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Saturday, April 9, 2011

Homemade Stock

For some, the thought of making one's own vegetable or chicken stock may seem a daunting task best left to corporate entities. I would beg to differ. Homemade stock is really quite easy to prepare and is the perfect way to use up vegetable scraps (skins, ends and all) and the picked chicken carcass leftover from roasting a bird whole. The recipe below is simply an idea base for stock making. Depending on what you plan to make with it, you may want to add or remove certain ingredients, especially particular vegetables, herbs, and spices that will enhance the flavor of your soup or dish. Let your imagination run wild; just be sure to follow specific instructions provided by the USDA if you are making meat or vegetable stock for canning in order to prevent life-threatening foodborne illness.

Chicken Stock

The Ingredients:

- cooked & picked chicken carcass (meat scraps, bones, cartilage, skin, pan juices)
- chicken neck (if included)
- carrots
- celery
- onion and/or shallot
- garlic
- herbs (parsley, bay leaf, thyme, cilantro, rosemary, sage)
- salt
- peppercorns
- additional spices as seen fit
- additional vegetables as seen fit (mushrooms, tomatoes, potatoes, bell pepper, fennel, leek, parsnips)

*If you are making vegetable stock, omit the chicken parts and bulk up on the veggies, especially your traditional mirepoix
(pronounced "meer-pwah") ingredients: onion, celery, and carrots. I recommend going heavy on the garlic and parsley for most stocks intended for soup making.

How to Make it:

Simple math should tell us that the more surface area our ingredients have, the more flavor we can extract from them. This said, break up your carcass and peel and chop your vegetables and aromatics (the more fragrant ingredients, including alliums, herbs, and spices), being sure to keep the peels, skins, and ends. Depending on the amount of scraps you have from prior cooking, you may also want to include additional fresh vegetable pieces for a more flavorful stock. Put all of the ingredients in a large stock pot; add cold water (Why cold? To better release the collagen in the chicken, which thickens the stock) until it covers all ingredients by a few of inches; you can always add more water if the level drops too much during cooking. Over medium-high or high heat, cook the mixture just until the point of boiling; reduce heat to maintain a simmer for 3-4 hours if making chicken stock or 2-3 hours for vegetable stock. With tongs or a slotted spoon, carefully remove large pieces of the chicken and vegetables, placing in a metal mesh strainer and pressing on the scraps to retain liquid in your stock pot. Once you've removed all of the chicken parts and the larger vegetable pieces, carefully pour your stock through the same mesh strainer; press on the "catch" left in the strainer and discard.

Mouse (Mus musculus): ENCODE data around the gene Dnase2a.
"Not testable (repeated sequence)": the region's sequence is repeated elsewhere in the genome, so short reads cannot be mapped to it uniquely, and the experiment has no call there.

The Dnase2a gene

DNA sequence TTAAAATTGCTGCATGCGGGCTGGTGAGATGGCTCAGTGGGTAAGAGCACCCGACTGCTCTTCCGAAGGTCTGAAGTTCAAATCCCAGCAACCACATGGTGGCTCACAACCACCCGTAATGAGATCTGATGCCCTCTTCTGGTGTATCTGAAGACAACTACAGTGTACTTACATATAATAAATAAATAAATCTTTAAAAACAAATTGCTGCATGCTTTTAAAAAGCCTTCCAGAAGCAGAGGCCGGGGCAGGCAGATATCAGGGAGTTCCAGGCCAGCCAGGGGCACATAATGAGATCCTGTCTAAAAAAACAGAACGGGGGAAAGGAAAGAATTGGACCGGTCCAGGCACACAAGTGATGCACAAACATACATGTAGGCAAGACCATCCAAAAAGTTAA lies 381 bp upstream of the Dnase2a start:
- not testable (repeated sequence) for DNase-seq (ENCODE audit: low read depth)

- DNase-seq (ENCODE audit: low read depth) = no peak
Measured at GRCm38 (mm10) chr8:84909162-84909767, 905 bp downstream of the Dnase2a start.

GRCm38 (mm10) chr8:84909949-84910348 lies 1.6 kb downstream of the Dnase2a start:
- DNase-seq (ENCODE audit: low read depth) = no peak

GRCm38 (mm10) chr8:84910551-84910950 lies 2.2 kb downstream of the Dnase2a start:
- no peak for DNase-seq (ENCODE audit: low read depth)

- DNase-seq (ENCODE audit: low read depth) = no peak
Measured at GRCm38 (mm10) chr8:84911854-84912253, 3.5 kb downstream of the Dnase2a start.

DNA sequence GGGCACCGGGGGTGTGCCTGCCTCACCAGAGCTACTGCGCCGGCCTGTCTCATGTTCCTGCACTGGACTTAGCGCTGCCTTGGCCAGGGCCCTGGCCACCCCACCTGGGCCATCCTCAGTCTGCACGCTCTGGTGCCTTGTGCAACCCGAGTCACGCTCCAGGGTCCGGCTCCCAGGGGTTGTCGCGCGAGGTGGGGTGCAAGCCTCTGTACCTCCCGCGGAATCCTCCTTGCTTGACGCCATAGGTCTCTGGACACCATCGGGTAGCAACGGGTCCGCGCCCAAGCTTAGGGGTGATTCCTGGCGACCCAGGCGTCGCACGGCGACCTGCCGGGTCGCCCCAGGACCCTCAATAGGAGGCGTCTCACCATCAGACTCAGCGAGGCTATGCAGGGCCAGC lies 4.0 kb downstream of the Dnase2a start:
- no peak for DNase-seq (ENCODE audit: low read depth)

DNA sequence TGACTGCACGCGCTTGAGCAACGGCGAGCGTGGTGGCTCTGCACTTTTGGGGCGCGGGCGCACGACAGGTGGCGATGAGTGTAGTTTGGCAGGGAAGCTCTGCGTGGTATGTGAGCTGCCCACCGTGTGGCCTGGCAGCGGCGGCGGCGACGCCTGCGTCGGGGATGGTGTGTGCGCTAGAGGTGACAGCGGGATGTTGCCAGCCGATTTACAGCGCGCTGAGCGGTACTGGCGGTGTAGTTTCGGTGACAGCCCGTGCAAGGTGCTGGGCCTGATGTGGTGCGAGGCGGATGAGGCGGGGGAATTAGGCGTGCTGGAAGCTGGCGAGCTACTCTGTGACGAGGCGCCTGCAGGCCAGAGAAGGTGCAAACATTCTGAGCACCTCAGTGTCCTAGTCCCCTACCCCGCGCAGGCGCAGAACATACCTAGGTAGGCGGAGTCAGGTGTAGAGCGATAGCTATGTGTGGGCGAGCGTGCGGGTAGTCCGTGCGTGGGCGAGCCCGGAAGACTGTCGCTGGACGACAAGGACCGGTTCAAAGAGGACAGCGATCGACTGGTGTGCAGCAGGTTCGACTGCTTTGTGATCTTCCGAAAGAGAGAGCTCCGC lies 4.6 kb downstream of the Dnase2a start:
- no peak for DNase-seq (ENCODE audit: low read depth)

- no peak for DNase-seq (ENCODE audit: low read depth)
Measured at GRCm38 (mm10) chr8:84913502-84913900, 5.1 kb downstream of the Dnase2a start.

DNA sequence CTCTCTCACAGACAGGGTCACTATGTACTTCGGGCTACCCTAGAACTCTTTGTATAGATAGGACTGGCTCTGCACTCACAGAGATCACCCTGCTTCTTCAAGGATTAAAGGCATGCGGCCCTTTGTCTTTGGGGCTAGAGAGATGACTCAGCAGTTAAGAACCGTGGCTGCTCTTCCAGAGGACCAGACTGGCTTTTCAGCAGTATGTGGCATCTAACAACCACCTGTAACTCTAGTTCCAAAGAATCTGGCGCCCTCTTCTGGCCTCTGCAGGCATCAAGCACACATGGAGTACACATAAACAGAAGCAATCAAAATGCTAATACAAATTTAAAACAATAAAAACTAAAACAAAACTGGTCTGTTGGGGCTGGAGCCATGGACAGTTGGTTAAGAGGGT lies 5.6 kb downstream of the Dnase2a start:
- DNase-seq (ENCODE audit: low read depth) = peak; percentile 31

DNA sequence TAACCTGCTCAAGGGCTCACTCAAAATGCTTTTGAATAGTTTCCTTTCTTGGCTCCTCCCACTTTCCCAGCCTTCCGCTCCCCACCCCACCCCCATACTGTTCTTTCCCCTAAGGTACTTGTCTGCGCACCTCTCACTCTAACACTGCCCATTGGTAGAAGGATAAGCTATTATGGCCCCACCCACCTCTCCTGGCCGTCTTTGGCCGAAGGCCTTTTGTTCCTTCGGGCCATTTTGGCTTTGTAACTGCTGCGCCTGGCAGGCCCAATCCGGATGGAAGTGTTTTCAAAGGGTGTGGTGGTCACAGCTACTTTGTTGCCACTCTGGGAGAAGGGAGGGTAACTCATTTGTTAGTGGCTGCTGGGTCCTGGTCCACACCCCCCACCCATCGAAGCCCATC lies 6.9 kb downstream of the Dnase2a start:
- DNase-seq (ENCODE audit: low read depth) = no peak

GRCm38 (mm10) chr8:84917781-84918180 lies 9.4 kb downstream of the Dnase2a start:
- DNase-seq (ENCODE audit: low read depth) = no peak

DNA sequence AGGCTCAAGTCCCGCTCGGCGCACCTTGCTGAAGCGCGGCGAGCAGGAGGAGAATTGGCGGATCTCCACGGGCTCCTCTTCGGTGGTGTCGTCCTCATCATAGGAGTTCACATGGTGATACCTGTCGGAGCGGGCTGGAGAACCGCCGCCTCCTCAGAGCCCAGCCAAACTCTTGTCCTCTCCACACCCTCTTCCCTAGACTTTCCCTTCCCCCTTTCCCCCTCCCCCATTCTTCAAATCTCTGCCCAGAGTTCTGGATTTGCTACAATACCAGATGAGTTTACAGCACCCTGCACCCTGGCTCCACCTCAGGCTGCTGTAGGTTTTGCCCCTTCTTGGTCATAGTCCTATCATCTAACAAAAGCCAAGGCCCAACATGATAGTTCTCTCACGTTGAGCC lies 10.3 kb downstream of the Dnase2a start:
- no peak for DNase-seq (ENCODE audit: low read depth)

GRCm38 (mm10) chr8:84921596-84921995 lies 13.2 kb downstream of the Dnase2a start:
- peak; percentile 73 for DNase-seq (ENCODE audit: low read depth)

How to Store it:

If you are using your stock immediately, simply add it to your soup or dish when needed. If you are refrigerating it, portion it into glass jars (those used for traditional canning work well) or airtight plastic containers for easier storage. If you are freezing it, portion it into airtight plastic containers; label and date each container. Stock kept in the fridge should be used and consumed within a week of preparation; frozen stock should be used within three months for flavor and food safety.

My Two Cents:

I generally make stock one day and my soup the day after. While I will use vegetable scraps from prior preparations (such as roasting the bird), I always include additional whole veggies and herbs, roughly chopped, to ensure a delicious outcome. For extra flavor, I scrape off and add the schmaltz (the congealed chicken fat that rises to the top of the stock after refrigeration) to my mirepoix veggies when making the soup instead of using butter or oil. Just one more way to make slightly better use of your food dollars!


Images by Rebekah Carter (2011).

1 comment:

Jeannie said...

Looks great! Thanks for sharing! First time on the blog...love it!